49: Documents and records not maintained
Restaurants may lose points if they do not have proper documentation. Documentation is an essential part of the inspection process because it shows food inspectors that the restaurant follows food safety practices and procedures and operational activities are consistently recorded.
Record and document temperature of hot and cold units regularly and also document corrective steps that were taken during temperature fluctuation in walk-in refrigerators.
Documents such as cleaning and sanitation reports, employee training records, water and food sampling reports, repairs and maintenance work orders, standard operating procedures and records of employee illnesses and injuries must be kept on file for at least two years and presented to the inspector upon request.
50: Employees not having food safety knowledge
Inspectors assess the food safety knowledge of employees during the inspection. They ask questions about time-temperature requirements for cooking, serving and storing food, thawing meat and handwashing procedures.
They want to know what employees do with food when food falls into the danger zone, for how long cooked food is held and at what temperature, and how employees ensure that food is not kept longer than the recommended time. Other questions often asked are how frequently garbage is cleared and what they do with leftover food or food that is not served immediately after cooking.
Typically, Restaurants can expect inspections once a year, although high-risk food service establishments can expect three to four inspections. A typical restaurant inspection takes somewhere close to two hours. However, this varies depending on the size of the establishment. Food inspectors have legal powers.
If they discover violations that pose a significant public health danger, they may impose fines or order closure of the restaurant. It will only be allowed to reopen once the restaurant resolves all violations.
Some violations can be corrected right away during the inspection. Those violations that could not be corrected on the spot would result in a re-inspection of the restaurant. Critical violations are violations that can cause food contamination and foodborne illness. Noncritical violations present low risk and include issues related to the restaurant’s maintenance and cleanliness. Critical violations must be corrected within seventy-two hours and non-critical violations must be corrected within ninety days after the inspection, or as specified in the inspection report.
It is worth remembering that poor inspection scores can hurt a restaurant’s bottom line in the form of financial losses, lost customers and a negative brand image. It is relatively easy to score high grades in inspections. All that is needed is a proactive approach, i.e., planning and preparation. Restaurant operators need to be professional in managing food service business. They must meet food safety standards and follow food safety regulations.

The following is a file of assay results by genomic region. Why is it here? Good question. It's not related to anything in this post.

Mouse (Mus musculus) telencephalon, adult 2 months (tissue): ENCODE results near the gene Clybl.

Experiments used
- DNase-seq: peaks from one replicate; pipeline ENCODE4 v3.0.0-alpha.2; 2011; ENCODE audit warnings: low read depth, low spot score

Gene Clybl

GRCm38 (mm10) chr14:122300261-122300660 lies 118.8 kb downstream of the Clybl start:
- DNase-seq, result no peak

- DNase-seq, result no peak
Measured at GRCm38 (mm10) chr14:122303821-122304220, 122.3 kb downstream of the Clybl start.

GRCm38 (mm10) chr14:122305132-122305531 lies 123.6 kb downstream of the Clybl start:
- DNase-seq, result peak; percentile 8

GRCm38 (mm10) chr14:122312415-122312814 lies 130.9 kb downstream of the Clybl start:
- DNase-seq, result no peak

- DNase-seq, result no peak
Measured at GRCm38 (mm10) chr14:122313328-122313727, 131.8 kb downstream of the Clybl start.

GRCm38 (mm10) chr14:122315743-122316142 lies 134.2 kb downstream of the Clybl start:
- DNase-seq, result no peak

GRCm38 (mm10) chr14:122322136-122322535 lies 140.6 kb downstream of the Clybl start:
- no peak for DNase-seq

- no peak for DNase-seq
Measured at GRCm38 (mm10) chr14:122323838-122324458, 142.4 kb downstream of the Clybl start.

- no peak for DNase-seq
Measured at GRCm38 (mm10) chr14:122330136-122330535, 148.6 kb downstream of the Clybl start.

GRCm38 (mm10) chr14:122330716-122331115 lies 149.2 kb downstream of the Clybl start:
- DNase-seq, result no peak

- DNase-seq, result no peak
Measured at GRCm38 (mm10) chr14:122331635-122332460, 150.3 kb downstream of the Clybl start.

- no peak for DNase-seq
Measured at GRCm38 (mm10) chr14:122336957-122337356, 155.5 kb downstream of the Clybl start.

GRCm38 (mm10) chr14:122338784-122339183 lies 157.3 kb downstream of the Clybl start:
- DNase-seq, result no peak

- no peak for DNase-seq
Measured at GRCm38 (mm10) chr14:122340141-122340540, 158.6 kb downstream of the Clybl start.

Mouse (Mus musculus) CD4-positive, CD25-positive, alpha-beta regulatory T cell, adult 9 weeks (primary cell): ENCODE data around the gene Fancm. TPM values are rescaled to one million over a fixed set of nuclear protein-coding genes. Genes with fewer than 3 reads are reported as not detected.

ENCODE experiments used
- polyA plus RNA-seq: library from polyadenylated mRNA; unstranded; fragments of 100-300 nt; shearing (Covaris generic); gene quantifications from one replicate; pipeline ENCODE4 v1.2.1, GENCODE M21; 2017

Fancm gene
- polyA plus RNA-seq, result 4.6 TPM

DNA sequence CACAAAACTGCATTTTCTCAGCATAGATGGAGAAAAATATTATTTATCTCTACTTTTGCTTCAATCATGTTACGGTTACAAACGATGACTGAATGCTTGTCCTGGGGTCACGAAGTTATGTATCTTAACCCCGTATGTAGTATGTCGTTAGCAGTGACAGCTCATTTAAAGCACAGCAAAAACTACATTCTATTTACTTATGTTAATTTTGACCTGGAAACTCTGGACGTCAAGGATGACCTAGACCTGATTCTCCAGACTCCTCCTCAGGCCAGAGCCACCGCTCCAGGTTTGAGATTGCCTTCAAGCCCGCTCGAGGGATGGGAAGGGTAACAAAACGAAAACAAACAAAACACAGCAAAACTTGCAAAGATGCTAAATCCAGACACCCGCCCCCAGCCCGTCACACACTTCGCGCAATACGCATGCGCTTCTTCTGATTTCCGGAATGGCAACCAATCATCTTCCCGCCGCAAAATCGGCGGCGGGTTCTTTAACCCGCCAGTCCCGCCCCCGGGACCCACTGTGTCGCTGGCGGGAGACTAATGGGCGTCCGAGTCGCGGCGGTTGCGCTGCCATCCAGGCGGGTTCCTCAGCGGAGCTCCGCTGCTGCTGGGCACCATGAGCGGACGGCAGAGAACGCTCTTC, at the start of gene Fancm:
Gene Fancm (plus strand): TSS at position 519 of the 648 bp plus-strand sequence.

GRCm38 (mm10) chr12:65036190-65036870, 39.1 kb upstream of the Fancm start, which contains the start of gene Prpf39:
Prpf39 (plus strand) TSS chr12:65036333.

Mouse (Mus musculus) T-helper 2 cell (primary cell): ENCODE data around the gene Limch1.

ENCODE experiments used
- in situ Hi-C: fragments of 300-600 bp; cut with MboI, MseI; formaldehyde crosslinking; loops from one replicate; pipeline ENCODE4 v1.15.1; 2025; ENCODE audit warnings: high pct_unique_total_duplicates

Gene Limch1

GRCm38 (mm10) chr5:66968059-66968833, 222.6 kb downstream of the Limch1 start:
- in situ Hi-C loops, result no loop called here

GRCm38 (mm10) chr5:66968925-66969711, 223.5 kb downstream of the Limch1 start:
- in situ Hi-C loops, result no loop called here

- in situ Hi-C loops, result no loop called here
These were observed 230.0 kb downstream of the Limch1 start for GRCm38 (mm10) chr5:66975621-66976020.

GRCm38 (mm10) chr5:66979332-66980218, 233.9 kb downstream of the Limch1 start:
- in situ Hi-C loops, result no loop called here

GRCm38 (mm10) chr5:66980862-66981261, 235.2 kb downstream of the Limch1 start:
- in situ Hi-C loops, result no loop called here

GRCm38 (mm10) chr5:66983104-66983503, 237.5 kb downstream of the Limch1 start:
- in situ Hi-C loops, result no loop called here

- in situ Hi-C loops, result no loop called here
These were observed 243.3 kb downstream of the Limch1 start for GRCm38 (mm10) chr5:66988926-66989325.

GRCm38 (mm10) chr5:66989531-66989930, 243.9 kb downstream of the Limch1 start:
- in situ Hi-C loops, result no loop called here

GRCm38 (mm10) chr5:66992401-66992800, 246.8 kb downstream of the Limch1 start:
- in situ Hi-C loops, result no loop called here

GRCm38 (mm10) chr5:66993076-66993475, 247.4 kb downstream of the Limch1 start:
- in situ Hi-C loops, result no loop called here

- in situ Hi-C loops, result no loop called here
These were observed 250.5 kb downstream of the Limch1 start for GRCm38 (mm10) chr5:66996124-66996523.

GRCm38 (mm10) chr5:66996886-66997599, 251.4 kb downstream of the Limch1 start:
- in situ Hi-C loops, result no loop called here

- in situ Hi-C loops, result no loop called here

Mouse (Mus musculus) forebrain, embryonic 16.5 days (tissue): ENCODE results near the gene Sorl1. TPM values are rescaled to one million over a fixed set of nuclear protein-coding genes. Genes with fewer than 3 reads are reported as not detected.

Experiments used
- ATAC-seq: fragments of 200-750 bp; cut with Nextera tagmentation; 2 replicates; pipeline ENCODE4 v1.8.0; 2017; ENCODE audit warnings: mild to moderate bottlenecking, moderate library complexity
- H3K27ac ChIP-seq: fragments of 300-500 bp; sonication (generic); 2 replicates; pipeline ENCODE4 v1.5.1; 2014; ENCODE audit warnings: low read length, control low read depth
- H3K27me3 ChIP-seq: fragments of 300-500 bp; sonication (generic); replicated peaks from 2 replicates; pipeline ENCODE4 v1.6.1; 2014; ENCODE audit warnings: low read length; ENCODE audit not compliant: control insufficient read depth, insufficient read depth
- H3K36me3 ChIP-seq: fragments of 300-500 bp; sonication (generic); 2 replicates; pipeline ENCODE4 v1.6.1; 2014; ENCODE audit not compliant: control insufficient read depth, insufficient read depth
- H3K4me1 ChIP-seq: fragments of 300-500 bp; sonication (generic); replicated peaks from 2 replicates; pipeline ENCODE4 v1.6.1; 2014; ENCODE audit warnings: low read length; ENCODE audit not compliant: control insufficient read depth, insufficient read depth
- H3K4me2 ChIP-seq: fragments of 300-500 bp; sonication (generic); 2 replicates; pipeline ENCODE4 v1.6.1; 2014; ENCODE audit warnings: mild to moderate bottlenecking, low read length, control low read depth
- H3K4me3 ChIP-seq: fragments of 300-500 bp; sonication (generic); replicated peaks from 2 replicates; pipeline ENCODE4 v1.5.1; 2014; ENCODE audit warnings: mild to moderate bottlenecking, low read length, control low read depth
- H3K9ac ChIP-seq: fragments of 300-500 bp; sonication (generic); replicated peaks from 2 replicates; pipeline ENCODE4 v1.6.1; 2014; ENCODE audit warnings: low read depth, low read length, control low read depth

Conducting a regular series of mock inspections will help in identifying food safety issues and preparing for inspection. Without regular mock inspections, restaurant owners may struggle to ensure that they are ready when the food inspector arrives. Set up a cross-functional food safety team and conduct mock inspections before the scheduled inspection to identify and correct areas where food safety is compromised.
As far as cleaning is concerned, a complete tour of the property is recommended once in a while to find grey areas that need thorough deep cleaning.
Restaurant operators are strongly encouraged to implement food safety management systems (FSMS) such as Hazard Analysis and Critical Control Point, to ensure the safety and quality of the food. A well-implemented FSMS will help restaurant operators identify, eliminate, or reduce food safety hazards and organize their food service processes and procedures. It also makes complying with food safety laws and passing restaurant inspections a lot easier.
Restaurant inspections are not to be terrified of. Both restaurant owners and food inspectors have the same goal in mind: to keep customers safe from foodborne illnesses and outbreaks. So, it is crucial to think of food inspectors as partners. Restaurant operators must collaborate with them to improve their food safety related behaviors and practices.
Health inspectors are so concerned about food safety that they wash their hands before beginning the inspection, but what about restaurant operators in food service? Isn’t it reasonable to expect restaurant owners to be concerned about food safety? We hope you’ve enjoyed this three-part article series.
We hope you enjoyed the series on common food safety violations and how to avoid them. This way, you’ll be able to achieve a 5-star hygiene rating and be ready for inspections at all times.
Dhruv Kishore Bole is a hospitality and food safety specialist with qualifications in hotel management, food safety and quality management system.
He has extensive experience spanning over twelve years in operational and training roles. His expertise centers on hospitality operation, food and beverage services and food safety. He has attended numerous workshops and conferences on customer service, leadership and food safety and quality and is certified by Food Safety and Standards Authority of India in food safety competencies.
He is currently offering services in the capacity of Faculty, Food & Beverage service at State Institute of Hotel Management, Siddhpur, India. He is an empanelled trainer with Hero Mindmine and IL&FS Skills. He is a member of Quality Council of India and an instructor and proctor with ServSafe for India region.